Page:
user avatar

Pure Pop for Now People

DutchJazz

For nearly 2 decades now, Matthew Sweet keeps turning out these lovely (power) pop albums. This Japan-only album from 2003 is another gem. Thankfully it is generally available now. One note: stay clear from track 13, it is only 5 seconds long and contains precisely nothing at all (silence).

eMusic Features

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When we last left Army Navy in 2008, they had released an attention-grabbing, hook-laden bright-n-shiny debut, were racking up placements in high-profile films and seemed to be on a trajectory aimed decidedly upward. But plenty can happen in three years, as it turns out: in the wake of their debut's modest success, Army chief Justin Kennedy found himself swept up in a whirlwind relationship, the kind that kills at the same time as it thrills.… more »

They Say All Music Guide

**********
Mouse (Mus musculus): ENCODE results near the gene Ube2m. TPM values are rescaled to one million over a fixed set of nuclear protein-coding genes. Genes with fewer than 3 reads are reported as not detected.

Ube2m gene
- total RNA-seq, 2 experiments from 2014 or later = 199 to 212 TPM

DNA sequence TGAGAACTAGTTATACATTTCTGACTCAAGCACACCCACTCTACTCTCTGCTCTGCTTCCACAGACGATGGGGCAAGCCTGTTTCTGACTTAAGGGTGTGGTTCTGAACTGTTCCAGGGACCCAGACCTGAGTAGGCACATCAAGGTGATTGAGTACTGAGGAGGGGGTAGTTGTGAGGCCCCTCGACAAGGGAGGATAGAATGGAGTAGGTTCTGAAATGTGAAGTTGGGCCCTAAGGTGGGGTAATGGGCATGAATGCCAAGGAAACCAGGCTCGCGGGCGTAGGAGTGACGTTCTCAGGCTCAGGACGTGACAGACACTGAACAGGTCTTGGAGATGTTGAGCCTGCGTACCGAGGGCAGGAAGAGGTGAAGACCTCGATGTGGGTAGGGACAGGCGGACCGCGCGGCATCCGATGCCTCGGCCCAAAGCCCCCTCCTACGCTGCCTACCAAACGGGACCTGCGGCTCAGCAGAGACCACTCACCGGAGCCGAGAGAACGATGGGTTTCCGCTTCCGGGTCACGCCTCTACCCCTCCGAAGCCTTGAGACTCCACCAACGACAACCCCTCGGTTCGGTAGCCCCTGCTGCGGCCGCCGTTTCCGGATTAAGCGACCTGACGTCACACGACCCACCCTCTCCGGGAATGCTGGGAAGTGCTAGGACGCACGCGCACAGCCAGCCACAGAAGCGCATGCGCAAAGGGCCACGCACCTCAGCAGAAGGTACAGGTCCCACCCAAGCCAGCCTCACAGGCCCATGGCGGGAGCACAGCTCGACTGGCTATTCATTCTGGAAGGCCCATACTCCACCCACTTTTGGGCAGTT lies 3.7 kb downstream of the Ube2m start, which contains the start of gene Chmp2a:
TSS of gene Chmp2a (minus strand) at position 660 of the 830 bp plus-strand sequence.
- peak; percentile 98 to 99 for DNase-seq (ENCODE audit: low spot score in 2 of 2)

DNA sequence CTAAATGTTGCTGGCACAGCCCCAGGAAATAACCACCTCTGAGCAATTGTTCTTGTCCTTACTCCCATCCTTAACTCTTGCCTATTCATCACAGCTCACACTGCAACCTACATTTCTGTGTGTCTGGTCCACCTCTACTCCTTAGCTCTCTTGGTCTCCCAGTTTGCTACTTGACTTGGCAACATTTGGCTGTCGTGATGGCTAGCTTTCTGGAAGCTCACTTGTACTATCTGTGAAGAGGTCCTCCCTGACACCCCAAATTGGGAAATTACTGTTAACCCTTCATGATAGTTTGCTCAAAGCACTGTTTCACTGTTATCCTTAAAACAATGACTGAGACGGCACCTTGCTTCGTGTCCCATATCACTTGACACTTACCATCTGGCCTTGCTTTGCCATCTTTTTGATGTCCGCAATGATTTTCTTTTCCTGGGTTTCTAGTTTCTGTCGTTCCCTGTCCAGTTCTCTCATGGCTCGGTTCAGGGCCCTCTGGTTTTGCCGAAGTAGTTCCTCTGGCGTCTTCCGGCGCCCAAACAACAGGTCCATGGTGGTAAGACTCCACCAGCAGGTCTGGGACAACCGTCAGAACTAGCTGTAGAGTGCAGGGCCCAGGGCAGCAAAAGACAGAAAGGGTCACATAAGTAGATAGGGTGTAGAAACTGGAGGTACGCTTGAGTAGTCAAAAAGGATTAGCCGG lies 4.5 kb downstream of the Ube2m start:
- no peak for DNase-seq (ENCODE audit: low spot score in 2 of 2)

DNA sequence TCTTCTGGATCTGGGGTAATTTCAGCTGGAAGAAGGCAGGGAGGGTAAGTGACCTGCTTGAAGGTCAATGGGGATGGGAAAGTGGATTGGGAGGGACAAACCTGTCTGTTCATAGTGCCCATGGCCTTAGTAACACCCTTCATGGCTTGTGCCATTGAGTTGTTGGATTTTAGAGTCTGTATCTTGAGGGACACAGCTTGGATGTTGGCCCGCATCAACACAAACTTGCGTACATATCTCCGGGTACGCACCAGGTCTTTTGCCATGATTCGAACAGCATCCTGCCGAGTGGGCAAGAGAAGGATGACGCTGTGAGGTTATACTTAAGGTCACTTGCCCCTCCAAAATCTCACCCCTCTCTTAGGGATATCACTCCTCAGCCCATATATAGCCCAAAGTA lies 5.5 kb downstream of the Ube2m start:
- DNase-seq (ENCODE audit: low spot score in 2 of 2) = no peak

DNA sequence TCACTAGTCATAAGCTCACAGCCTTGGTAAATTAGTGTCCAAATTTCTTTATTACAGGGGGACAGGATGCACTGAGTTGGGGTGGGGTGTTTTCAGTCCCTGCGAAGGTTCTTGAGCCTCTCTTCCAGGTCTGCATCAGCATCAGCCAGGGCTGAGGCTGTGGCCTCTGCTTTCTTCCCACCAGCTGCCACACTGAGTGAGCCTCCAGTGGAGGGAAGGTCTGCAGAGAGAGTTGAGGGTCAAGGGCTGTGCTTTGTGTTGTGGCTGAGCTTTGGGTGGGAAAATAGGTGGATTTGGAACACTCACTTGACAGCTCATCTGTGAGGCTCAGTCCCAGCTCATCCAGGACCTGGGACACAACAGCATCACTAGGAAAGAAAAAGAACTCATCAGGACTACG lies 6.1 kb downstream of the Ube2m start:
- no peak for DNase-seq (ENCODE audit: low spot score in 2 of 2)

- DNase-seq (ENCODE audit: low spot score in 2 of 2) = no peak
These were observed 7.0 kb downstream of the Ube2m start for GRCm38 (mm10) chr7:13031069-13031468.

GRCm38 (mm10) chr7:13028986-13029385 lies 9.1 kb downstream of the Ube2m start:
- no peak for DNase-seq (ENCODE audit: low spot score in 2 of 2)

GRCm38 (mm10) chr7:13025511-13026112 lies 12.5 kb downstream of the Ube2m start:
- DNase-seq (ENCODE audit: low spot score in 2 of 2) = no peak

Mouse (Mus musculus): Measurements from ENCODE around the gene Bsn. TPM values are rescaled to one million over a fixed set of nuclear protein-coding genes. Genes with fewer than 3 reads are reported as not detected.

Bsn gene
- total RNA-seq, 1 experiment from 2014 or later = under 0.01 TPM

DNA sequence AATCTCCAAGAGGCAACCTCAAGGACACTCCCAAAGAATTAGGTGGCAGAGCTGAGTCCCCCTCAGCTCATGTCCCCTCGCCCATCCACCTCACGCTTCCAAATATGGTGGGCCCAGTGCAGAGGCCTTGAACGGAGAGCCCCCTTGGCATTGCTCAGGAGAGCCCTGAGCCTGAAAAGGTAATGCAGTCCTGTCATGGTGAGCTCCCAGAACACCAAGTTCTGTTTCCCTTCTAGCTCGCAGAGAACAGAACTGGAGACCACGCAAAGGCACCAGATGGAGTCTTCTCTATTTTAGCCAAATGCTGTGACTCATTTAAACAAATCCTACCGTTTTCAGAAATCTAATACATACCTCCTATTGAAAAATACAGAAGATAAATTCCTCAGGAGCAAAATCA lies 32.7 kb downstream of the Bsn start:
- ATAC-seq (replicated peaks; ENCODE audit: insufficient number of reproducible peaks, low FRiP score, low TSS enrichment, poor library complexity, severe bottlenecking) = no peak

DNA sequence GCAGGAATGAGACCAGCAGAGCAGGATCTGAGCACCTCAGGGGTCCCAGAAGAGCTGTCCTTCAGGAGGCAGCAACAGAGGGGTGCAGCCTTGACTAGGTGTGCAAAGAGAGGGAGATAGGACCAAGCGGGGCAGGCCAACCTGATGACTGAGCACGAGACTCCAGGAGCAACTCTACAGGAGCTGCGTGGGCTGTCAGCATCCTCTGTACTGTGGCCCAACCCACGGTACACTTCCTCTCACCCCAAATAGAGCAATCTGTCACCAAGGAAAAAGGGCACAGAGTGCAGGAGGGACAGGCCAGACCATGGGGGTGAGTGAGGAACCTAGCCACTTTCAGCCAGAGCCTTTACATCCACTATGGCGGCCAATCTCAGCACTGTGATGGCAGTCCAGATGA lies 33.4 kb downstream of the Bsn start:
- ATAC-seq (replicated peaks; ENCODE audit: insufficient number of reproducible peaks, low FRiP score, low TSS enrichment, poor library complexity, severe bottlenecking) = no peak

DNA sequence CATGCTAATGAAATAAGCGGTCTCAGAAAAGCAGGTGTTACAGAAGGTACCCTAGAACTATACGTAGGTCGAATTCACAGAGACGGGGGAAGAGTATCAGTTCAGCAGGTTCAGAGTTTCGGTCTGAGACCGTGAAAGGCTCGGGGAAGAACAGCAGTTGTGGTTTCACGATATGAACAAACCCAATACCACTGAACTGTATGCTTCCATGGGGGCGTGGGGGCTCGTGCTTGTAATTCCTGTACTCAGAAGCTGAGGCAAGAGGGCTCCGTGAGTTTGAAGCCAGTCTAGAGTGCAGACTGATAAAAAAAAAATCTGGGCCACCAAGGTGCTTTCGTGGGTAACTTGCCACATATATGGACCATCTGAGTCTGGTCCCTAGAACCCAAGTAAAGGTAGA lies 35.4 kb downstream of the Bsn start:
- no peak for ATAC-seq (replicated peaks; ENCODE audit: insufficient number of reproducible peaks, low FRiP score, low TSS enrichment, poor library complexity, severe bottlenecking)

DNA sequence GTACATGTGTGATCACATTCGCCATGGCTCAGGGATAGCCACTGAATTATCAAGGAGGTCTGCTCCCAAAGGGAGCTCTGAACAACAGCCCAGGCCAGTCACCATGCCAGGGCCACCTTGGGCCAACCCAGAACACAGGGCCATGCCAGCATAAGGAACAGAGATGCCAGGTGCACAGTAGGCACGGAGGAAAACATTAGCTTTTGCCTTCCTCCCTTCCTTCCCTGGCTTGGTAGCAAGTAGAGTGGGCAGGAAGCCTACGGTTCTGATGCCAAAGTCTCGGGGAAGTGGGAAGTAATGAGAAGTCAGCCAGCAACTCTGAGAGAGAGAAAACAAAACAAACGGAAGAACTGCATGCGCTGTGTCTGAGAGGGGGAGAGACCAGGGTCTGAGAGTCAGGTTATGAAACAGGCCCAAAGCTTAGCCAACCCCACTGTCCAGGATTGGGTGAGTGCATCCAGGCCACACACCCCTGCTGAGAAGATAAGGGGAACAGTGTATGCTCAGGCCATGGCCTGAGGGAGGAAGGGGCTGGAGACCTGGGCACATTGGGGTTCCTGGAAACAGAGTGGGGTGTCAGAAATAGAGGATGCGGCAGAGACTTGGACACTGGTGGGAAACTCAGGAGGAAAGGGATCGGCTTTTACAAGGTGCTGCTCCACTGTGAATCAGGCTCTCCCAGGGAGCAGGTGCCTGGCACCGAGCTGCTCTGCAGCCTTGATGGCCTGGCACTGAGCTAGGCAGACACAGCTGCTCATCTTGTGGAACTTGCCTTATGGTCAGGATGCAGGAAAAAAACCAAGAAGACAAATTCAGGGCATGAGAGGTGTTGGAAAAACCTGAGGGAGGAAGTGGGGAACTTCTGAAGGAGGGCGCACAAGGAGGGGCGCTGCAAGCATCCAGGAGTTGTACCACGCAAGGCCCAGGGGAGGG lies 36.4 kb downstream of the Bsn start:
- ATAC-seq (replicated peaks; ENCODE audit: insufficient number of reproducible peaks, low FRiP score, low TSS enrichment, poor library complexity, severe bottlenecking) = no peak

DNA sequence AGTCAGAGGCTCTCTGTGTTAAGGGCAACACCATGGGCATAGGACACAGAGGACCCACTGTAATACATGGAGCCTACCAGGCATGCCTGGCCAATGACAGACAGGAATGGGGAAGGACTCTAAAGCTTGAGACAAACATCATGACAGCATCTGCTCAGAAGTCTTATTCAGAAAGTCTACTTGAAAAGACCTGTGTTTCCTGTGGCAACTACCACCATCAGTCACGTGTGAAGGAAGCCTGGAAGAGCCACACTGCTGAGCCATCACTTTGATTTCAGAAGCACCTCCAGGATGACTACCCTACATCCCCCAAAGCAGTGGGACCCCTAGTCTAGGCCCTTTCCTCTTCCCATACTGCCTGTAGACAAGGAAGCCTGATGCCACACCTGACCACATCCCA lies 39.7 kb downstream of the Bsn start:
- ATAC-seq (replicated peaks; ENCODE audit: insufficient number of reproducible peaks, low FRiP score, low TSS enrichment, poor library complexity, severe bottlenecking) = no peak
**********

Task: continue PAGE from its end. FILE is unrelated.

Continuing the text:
Being “Big in Japan” has been a pop music in-joke for years, but few artists have paid as direct a tribute to the country as Matthew Sweet does with his 2003 album, Kimi Ga Suki * Raifu. Released only in Japan, the album is, as Sweet puts in his brief liner notes, dedicated “in gratitude for the many years of love and support you’ve sent my way.” This is no collection of leftovers and B-sides: it is a collection of 12 brand-new songs, written and recorded specifically for this album, with all composition and tracking occurring over one week in January 2002. This makes it unusual in several different ways. First, few artists record an album intended for a specific territory, especially an artist with a cult following as large as Sweet’s. Second, Sweet’s last two albums — 1997′s Blue Sky on Mars and 1999′s In Reverse — were both overthought (the first to its detriment, the second to its benefit), so it’s good to hear him throw out the demoing stage and cut it while it’s hot. Third, this record is an unofficial reunion of the Girlfriend-era lineup, featuring Velvet Crush drummer Ric Menck, guitarist Richard Lloyd, and guitarist Greg Leisz, which is something Sweet fans have been waiting nearly a decade to hear. While this is by no means the equal of Girlfriend — which, after all, was a special record born from a special set of circumstances — it’s still an excellent modern guitar pop album, filled with great hooks and harmonies and irresistible ringing six-strings. What makes it work so well is the constrictions Sweet placed upon himself; by forcing himself to write and record the record in a compressed timespan, he had to rely on his purest skills, letting his music breathe naturally. This doesn’t mean that the production is bare-bones, because it’s layered with sweet harmonies and guitars, but it does mean that it flows easily and organically, feeling livelier than anything he’s done in a decade. That feel, combined with a strong set of songs — songs that are tight, concise, and never overthought, even when they veer into psychedelia or slow down for a ballad — make this one of his snappiest, sharpest albums. Its craft becomes more apparent after each spin, yet it retains its fresh feel, which is a difficult thing to pull off. There are no plans for a U.S. release of Kimi Ga Suki * Raifu, which is too bad in one sense, since this is Sweet at his best, but it’s likely he never would have made a record quite this good if he didn’t follow his Japan-only guidelines. As such, it’s something that fans will have to see — they’ll be very, very glad they did. – Stephen Thomas Erlewine